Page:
In my last installment on the concept of waiting in a writer’s life, I wanted to address self-publishing.
There are plenty of good, successful self-published books out there. There are also a lot of unpolished, error-filled drafts, which people rush to publication before the manuscript is ready.
Here’s some thoughts I would encourage those interested in self-publishing to think about before they shell out the money and put their work into the world.
First: Why self-publishing? If you don’t want to deal with large publishing houses, loss of control over your work, and finding an agent, then self-publishing may be a great way to go. If your work is quirky, cross-genre, or unusual in some way, and you’re hearing “this is a great manuscript, but it doesn’t fit into any of the categories we handle” then self-publishing may be the only way to go. Lastly, if you’re wanting only a few copies for friends and family, as a “hobby” or a one-time product, like a family genealogy or something specific to a very small group of people, then self-publishing will do exactly what you need.
But, before you make that decision, there’s a few things to consider. The first is, have you looked at small independent presses? These are not the same as self-publishing outfits. Independent presses are NOT part of the big conglomerates, they are boutique, often specialized, publishers with the same submission, editing, and support process as a big name publisher (except you don’t usually need an agent to submit). They may have fewer resources than a big publishing house, but they still put out a polished, professional product. Authors working with an independent publishing house will have an editor, through rewrites if needed and the all important line-edit for that final error-proof copy. There will be support for finding cover artwork, layout, and some level of PR. This will vary from house to house, but keep in mind, first time authors don’t often get a lot of support from the big houses for PR, so that’s not a guarantee regardless of the size of the publisher. Lastly, the author won’t have to foot the bill for production. And, while Independent publishers typically don’t pay out a big advance like one of the big houses, they will pay some advance, and often pay a higher percentage as sales continue over the life of a book.
Independent presses are more likely to take risks with genre, style, and new authors, in part because they DON’T pay out those huge advances, so they aren’t on the hook for all the books that don’t sell.
It’s true, you do have to go through a submission process with an Independent press. They may turn you down. You do have to wait while they consider your manuscript. Many of them require exclusive time with your material, so you can only submit to one at a time. This, I would argue, may be time well spent waiting. If they say yes, you’re work will be in experienced, professional hands.
If, however, you still want to self-publish, I say, yay you! Take control of your writing and make your work available to the public. There’s nothing wrong with that — but I caution you to take your time, even with your own “process.”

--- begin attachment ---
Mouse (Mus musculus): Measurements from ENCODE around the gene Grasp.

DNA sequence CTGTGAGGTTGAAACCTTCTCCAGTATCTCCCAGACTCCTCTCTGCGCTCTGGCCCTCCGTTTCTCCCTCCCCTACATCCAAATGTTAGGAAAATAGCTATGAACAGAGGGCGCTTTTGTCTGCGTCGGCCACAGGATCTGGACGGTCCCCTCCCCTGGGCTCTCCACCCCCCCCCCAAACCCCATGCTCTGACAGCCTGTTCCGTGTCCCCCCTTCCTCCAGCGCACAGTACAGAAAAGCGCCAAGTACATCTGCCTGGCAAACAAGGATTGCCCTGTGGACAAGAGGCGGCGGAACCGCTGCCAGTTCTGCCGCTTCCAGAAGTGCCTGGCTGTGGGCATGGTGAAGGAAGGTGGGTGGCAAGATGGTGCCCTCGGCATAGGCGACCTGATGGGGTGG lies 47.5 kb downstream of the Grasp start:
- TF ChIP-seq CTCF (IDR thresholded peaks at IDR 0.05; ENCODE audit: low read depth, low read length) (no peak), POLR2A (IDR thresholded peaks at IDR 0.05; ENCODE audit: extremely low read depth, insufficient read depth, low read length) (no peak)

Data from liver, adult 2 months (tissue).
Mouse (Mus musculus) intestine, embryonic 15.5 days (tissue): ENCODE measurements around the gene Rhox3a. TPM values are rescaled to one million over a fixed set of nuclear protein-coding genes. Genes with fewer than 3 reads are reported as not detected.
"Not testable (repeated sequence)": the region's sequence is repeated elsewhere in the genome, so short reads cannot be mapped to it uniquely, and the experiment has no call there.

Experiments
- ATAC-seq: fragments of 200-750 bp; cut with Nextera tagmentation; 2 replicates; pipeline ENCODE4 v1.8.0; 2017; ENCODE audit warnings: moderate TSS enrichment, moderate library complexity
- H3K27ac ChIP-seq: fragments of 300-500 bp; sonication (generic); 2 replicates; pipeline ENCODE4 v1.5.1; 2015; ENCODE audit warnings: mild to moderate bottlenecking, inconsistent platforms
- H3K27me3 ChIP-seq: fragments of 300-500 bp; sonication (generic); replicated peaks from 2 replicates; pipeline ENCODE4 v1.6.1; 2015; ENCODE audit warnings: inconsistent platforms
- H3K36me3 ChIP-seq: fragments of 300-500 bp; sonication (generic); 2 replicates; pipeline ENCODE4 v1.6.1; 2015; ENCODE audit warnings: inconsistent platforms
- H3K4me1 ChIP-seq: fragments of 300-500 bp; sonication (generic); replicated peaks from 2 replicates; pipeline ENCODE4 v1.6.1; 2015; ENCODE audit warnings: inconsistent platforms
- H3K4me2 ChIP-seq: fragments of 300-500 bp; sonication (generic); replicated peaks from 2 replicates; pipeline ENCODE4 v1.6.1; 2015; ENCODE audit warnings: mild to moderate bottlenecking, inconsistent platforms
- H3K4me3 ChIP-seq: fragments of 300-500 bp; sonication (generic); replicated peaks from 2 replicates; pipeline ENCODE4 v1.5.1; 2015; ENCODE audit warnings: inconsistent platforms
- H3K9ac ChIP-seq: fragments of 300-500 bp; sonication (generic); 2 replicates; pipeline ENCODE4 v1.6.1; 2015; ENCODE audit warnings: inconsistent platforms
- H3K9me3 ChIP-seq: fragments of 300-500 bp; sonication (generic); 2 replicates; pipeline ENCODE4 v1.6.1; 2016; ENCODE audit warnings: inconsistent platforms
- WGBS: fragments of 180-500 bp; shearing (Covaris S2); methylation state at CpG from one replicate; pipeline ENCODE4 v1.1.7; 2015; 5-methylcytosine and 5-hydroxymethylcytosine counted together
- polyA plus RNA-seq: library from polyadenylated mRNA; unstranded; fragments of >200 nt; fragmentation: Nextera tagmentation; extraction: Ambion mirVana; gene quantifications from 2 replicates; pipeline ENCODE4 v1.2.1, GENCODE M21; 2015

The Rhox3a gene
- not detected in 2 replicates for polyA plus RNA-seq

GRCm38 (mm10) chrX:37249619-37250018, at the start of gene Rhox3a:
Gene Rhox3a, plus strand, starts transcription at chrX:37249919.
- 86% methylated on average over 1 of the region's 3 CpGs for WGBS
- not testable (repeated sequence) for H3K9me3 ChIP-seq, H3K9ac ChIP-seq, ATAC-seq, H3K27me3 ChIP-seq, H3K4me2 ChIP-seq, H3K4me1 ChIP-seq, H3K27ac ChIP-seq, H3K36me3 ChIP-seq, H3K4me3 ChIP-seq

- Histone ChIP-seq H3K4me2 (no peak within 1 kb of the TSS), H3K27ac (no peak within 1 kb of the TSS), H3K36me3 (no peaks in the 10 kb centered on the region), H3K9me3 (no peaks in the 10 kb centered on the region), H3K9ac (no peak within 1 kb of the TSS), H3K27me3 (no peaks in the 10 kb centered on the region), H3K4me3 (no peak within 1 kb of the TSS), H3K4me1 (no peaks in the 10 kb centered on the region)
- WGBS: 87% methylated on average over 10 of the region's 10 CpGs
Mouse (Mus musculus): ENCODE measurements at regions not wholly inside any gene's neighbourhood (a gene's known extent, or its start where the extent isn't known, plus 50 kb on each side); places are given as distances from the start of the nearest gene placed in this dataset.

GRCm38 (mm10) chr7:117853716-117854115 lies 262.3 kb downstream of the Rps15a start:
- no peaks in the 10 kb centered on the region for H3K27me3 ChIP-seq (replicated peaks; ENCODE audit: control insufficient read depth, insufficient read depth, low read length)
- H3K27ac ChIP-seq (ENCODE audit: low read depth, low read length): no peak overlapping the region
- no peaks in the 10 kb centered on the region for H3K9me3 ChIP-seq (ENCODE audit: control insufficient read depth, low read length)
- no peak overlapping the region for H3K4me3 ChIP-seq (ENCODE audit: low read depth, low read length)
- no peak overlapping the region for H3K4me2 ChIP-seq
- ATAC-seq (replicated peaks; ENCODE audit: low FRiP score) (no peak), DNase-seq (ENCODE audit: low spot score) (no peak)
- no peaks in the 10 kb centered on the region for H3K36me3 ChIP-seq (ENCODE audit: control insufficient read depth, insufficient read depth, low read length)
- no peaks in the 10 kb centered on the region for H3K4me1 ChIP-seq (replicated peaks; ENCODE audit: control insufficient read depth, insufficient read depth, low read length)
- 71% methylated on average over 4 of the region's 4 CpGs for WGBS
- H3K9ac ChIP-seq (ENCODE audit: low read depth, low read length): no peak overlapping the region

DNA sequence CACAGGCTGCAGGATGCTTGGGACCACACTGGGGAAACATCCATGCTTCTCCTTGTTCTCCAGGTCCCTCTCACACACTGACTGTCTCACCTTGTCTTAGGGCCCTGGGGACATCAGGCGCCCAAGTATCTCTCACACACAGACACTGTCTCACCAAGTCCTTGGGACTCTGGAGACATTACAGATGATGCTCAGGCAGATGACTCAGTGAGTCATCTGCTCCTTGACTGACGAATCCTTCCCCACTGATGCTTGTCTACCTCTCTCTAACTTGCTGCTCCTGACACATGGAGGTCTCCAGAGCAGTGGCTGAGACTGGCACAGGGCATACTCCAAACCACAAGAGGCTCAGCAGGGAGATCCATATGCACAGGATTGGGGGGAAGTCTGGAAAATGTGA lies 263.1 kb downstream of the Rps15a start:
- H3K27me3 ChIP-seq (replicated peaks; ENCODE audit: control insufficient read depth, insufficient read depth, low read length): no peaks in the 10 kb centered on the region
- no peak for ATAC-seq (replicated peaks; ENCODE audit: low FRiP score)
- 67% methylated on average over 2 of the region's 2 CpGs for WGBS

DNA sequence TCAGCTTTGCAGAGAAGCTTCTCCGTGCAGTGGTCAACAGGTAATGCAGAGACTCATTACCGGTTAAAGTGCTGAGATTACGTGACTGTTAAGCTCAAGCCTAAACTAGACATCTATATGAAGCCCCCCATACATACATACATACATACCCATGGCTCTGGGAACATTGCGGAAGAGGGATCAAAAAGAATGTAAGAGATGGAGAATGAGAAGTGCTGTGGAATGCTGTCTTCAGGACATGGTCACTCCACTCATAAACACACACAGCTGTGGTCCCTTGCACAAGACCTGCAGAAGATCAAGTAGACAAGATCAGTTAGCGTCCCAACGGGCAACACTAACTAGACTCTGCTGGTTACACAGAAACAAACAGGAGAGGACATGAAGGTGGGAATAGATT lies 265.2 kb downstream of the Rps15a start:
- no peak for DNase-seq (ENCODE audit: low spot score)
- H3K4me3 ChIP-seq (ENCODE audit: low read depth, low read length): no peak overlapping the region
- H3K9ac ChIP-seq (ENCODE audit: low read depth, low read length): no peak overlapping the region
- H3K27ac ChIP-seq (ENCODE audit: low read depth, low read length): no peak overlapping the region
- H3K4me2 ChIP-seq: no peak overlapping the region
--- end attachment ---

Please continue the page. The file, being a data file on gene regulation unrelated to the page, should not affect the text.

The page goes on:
Have you truly proofed your material enough? If you’ve been the only reader, I can almost guarantee you that the answer is no. The first option open to you is to get those all-important beta-readers. Find a group of people who are willing to read your material, and give you solid, honest feedback. Make sure they are people who understand writing. They should have skills as proofreaders for typos/grammar errors, but also big picture concepts, such as story arcs and character development.
If you have these people in your life (writers groups are a great place to start) make sure you are clear with them about what you need. Ask them to look for specific issues, and explain how you’d like notes. Even if all you want to know is “did you enjoy the book” — it’s still helpful for your beta readers to know what will help you. Then, take all their notes! You don’t have to use them, but be thankful you’ve got people who will do this for you. It’s up to you how to use the info they give you, but hopefully you’ve chosen these individuals because you trust them, so listen to what they have to say.
Take the time to think about their feedback, even if you don’t agree at first. I have discovered over the years, the feedback I most disagree with to begin with, is the most important feedback I get, I just have to take the time to figure out why.
Then, make sure someone, other than you, does the final line edit. Even professional editors have trouble finding mistakes in their own work. We’re just too close to it. If you don’t know anyone with those kind of skills, get yourself professional help to do that final edit of your book.
Putting the time in at the end of your writing process to polish your material will pay off in the long run. You will be happier with the final product, and so will your readers.
Writing is a marathon, not a foot race. We all want our work published and on a shelf, real or virtual, so I understand the impulse to publish TODAY! But you’ve worked long and hard on your manuscript, waiting just a little longer while you make it the best you can, will be the icing on the cake.
and we all love cake!
This Post Has 4 Comments
Informative, clear, helpful, helps in making a decision, includes what to consider about yourself, and the touch of humor. Sherry Hartwell, a devoted follower.
It is a marathon- that is such a great reminder! Great post!
So what would be the best way of finding a competent, reputable editor?
Rachel, this is a great question. Because other people may be interested, I'm going to do a post on it. Check back soon.
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